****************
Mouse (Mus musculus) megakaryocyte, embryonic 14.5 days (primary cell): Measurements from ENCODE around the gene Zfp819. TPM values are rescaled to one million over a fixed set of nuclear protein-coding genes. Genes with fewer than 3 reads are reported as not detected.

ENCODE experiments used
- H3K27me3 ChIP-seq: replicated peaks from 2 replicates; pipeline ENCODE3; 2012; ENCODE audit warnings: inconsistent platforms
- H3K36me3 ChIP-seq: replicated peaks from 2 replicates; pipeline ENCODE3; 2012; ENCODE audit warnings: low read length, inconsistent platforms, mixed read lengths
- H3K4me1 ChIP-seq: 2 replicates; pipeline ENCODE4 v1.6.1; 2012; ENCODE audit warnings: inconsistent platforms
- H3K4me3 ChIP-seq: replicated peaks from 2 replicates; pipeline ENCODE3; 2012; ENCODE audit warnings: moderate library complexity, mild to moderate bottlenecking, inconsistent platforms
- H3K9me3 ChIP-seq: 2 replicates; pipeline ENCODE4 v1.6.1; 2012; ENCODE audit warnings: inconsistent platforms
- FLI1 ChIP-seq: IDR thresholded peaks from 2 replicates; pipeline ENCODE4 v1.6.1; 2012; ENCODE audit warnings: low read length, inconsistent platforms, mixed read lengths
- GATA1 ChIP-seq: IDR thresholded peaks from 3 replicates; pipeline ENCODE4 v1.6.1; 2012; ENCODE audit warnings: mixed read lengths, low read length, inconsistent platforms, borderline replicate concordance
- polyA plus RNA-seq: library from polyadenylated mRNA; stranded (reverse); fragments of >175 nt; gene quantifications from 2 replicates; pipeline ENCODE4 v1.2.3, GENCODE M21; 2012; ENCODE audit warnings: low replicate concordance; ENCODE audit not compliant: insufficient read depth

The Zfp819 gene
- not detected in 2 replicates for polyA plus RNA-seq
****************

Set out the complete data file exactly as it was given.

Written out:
Mouse (Mus musculus) megakaryocyte, embryonic 14.5 days (primary cell): Measurements from ENCODE around the gene Zfp819. TPM values are rescaled to one million over a fixed set of nuclear protein-coding genes. Genes with fewer than 3 reads are reported as not detected.

ENCODE experiments used
- H3K27me3 ChIP-seq: replicated peaks from 2 replicates; pipeline ENCODE3; 2012; ENCODE audit warnings: inconsistent platforms
- H3K36me3 ChIP-seq: replicated peaks from 2 replicates; pipeline ENCODE3; 2012; ENCODE audit warnings: low read length, inconsistent platforms, mixed read lengths
- H3K4me1 ChIP-seq: 2 replicates; pipeline ENCODE4 v1.6.1; 2012; ENCODE audit warnings: inconsistent platforms
- H3K4me3 ChIP-seq: replicated peaks from 2 replicates; pipeline ENCODE3; 2012; ENCODE audit warnings: moderate library complexity, mild to moderate bottlenecking, inconsistent platforms
- H3K9me3 ChIP-seq: 2 replicates; pipeline ENCODE4 v1.6.1; 2012; ENCODE audit warnings: inconsistent platforms
- FLI1 ChIP-seq: IDR thresholded peaks from 2 replicates; pipeline ENCODE4 v1.6.1; 2012; ENCODE audit warnings: low read length, inconsistent platforms, mixed read lengths
- GATA1 ChIP-seq: IDR thresholded peaks from 3 replicates; pipeline ENCODE4 v1.6.1; 2012; ENCODE audit warnings: mixed read lengths, low read length, inconsistent platforms, borderline replicate concordance
- polyA plus RNA-seq: library from polyadenylated mRNA; stranded (reverse); fragments of >175 nt; gene quantifications from 2 replicates; pipeline ENCODE4 v1.2.3, GENCODE M21; 2012; ENCODE audit warnings: low replicate concordance; ENCODE audit not compliant: insufficient read depth

The Zfp819 gene
- not detected in 2 replicates for polyA plus RNA-seq